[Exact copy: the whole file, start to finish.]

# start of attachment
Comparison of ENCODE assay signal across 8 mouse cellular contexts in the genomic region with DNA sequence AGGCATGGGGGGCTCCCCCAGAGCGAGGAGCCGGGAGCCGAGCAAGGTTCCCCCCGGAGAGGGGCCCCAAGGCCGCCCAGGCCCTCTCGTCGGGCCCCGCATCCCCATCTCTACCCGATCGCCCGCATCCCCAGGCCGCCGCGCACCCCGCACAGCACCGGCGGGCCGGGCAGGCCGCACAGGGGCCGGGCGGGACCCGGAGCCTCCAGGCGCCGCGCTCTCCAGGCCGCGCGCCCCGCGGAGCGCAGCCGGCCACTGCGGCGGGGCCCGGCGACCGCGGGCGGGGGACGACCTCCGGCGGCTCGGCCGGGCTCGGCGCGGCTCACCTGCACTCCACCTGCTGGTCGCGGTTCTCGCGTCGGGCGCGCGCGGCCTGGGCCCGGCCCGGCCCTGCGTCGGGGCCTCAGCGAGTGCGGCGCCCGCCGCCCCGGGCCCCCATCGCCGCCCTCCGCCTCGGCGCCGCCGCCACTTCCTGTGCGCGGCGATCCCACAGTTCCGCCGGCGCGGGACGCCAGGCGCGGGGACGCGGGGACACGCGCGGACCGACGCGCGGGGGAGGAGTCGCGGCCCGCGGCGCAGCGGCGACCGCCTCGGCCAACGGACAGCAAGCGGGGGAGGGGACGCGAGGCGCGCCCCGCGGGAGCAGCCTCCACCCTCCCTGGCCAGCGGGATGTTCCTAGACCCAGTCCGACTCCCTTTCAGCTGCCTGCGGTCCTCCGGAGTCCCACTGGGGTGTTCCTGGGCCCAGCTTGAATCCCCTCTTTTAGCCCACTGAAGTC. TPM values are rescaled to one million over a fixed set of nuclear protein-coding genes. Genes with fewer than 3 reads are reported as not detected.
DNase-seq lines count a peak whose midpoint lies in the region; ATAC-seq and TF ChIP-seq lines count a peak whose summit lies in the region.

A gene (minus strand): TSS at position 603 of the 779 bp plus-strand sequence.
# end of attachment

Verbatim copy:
Comparison of ENCODE assay signal across 8 mouse cellular contexts in the genomic region with DNA sequence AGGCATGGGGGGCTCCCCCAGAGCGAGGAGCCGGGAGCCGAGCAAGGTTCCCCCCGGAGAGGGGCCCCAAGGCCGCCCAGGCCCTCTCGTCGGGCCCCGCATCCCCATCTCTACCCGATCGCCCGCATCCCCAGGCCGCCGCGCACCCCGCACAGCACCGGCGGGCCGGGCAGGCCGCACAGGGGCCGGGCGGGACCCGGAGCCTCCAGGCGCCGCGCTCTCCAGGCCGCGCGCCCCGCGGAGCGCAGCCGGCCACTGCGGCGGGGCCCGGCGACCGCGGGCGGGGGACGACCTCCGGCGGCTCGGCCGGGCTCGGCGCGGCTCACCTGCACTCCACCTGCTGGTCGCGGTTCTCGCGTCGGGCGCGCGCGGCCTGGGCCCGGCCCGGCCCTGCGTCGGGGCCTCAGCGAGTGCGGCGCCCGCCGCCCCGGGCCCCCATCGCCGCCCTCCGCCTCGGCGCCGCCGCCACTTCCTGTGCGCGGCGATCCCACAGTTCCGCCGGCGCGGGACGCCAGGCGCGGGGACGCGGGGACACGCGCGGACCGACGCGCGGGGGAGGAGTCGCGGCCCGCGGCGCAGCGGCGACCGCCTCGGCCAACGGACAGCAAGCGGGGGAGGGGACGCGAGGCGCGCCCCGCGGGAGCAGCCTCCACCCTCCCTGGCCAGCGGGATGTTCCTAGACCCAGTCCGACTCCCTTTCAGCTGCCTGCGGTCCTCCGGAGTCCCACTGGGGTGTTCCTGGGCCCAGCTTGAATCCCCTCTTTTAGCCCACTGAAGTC. TPM values are rescaled to one million over a fixed set of nuclear protein-coding genes. Genes with fewer than 3 reads are reported as not detected.
DNase-seq lines count a peak whose midpoint lies in the region; ATAC-seq and TF ChIP-seq lines count a peak whose summit lies in the region.

A gene (minus strand): TSS at position 603 of the 779 bp plus-strand sequence.